D-063. The Effect Allicin on Bacterial Biofilm Formation and Quorum Sensing

C. Toth, D. Downes;
Palm Beach Atlantic Univ., West Palm Beach, FL.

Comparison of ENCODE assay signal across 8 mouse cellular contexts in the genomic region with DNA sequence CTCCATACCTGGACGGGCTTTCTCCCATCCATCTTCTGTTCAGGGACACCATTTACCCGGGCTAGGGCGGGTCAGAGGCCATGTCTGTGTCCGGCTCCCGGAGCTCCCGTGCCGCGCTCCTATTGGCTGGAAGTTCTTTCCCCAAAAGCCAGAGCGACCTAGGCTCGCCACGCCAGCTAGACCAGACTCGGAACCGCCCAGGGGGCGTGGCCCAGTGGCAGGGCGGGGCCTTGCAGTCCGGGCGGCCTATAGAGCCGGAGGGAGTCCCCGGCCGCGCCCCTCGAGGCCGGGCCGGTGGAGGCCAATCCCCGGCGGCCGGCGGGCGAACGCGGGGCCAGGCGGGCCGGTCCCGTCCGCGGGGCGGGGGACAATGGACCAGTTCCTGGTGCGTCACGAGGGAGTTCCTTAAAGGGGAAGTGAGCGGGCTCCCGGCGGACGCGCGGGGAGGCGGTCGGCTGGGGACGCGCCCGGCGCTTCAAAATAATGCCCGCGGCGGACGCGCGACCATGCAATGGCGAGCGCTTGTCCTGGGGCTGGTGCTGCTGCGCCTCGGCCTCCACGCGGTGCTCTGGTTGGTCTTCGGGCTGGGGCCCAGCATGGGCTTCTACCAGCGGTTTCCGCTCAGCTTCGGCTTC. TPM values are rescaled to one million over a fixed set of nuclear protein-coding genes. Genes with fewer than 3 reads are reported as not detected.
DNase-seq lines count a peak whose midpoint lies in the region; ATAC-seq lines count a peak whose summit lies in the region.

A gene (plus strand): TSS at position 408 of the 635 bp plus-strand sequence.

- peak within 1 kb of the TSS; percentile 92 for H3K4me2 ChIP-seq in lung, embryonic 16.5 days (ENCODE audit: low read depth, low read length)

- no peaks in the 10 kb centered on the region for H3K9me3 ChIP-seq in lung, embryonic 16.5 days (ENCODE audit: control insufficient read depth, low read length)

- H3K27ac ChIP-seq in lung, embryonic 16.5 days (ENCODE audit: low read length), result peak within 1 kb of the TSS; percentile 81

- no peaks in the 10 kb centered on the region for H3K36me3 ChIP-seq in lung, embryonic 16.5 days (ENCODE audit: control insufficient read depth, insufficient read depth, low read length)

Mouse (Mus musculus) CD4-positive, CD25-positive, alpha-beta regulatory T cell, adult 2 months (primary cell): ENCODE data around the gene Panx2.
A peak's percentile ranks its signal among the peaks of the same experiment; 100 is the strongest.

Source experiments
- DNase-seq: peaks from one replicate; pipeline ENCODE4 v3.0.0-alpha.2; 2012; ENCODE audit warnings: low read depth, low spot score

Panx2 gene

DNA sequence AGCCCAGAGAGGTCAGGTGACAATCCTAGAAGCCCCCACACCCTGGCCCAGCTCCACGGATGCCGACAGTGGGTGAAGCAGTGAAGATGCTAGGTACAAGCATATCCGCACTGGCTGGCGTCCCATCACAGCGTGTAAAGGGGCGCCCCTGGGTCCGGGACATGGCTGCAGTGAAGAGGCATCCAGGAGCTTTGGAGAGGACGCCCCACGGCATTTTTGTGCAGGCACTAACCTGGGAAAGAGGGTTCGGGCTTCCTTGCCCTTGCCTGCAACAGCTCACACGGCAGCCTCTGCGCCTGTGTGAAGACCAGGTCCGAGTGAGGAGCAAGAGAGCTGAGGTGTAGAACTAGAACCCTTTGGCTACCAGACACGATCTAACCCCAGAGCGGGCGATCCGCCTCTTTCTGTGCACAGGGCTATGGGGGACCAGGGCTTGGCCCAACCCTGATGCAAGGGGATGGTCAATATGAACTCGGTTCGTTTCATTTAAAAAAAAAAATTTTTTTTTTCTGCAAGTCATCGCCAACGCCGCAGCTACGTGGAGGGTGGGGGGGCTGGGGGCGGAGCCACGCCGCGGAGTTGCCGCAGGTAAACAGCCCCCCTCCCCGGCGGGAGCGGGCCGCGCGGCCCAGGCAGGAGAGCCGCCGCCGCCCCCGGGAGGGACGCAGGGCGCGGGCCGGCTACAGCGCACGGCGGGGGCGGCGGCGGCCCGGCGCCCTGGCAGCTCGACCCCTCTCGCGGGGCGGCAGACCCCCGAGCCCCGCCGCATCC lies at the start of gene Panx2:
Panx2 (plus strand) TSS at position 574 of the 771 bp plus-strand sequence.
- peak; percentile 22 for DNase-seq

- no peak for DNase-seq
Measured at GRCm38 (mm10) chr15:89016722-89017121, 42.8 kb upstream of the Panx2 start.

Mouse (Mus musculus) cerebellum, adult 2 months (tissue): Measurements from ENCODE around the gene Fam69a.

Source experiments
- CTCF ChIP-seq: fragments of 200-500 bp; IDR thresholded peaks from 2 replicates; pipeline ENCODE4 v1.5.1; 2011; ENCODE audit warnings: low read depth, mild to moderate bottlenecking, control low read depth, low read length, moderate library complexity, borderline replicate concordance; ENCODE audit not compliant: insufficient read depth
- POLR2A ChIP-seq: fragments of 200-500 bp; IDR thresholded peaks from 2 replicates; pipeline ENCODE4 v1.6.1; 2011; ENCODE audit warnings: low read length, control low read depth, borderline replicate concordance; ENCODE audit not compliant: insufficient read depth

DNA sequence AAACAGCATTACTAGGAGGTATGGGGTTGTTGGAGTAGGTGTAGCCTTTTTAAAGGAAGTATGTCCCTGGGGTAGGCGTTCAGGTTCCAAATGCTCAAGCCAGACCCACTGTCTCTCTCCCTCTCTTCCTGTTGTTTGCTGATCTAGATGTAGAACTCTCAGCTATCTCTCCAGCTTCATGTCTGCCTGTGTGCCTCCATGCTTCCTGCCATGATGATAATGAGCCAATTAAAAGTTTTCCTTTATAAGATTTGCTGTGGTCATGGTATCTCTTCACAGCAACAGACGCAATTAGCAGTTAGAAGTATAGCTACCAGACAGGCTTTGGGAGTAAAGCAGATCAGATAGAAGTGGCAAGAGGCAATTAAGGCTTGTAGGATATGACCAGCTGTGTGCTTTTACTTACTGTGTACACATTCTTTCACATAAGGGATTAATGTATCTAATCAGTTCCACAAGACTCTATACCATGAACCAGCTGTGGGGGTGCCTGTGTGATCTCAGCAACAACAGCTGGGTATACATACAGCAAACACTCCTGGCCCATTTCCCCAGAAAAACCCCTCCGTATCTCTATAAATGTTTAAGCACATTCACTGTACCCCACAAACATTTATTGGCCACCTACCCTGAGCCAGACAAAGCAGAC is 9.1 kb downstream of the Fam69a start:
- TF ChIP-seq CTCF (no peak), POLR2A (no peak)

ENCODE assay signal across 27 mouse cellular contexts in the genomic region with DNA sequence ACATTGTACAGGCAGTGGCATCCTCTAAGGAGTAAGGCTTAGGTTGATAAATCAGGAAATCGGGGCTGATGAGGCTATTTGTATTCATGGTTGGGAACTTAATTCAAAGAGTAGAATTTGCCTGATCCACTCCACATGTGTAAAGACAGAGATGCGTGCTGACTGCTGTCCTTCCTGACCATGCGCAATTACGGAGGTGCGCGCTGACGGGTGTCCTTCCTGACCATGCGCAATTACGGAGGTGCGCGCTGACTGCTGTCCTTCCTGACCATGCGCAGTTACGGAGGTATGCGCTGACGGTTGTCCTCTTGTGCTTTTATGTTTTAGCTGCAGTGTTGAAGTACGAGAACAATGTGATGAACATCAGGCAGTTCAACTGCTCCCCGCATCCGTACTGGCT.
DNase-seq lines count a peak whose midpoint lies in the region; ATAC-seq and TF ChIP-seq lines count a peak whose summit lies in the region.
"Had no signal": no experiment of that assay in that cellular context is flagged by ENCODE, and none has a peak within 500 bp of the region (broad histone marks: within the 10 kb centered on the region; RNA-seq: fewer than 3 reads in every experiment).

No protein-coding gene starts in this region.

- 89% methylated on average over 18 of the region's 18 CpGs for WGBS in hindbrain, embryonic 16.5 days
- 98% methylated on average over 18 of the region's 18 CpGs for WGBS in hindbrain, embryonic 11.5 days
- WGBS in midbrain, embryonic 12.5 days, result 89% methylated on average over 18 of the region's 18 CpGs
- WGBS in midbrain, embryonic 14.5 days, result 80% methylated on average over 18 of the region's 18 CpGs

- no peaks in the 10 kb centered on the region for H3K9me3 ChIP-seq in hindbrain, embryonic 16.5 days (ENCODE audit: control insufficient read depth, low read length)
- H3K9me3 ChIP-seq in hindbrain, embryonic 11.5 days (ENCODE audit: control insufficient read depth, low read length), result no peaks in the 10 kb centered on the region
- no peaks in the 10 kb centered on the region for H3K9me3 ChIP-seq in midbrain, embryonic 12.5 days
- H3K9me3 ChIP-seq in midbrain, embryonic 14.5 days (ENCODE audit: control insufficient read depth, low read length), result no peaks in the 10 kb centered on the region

Background Many bacterial species establish biofilms by attaching onto extra-cellular surfaces. Allium sativum has been identified as having antimicrobial properties (Ellmore and Feldberg 1994) and thus of interest for its potential ability to interfere with biofilm formation. The purpose of this work was to identify the active ingredients of garlic through high performance liquid chromatography and test each of the constituents for antimicrobial activity and biofilm formation using P. aeruginosa and S.aureus. Materials and Methods HPLC analysis was used to separate the components of garlic and identify the active ingredient. A garlic clove was crushed and resuspended in cold deionized water. The solution was filtered using a 0.45um nylon filter and loaded into the HPLC with a mobile phase of 50:50 mix of methanol and water at a flow rate of 1.0 ml/min using an Altec ODS-S5U column.The active single peaks of interest (5.5, 10, 13.5 min) were separated utilizing the HPLC fraction collector. All isolated componenents were tested for antimicrobial activity and the effect on the ability of bacteria to form biofilm. The organisms were placed in well trays and treated individually with the isolated garlic compounds. The final well was treated with a sample of crushed garlic filtered through 0.45 um nylon filter. A control well was prepared without the addition of allicin.To assay for biofilm formation, the stationary phase microorganisms were diluted 1:100 in fresh LB broth supplemented with 0.2wt % glucose medium and grown in 96-well microtiter plates for 24hours at 30oC. Biofilm formation was estimated by crystal violet staining of the adherent organisms. Results and Conclusion HPLC showed three peaks with the single peak at 10 min proportionally larger that the other two. Of the components fractionated, the active ingredient was identified as allicin, and was shown to have antimicrobial activity. Our results show that allicin is responsible for interference in biofilm construction and is likely a disruption in the bacteria’s quorum sensing. The difference in how allicin affects gram-positive and gram-negative bacteria sheds light on the differences in biofilm formation between the two types of bacteria.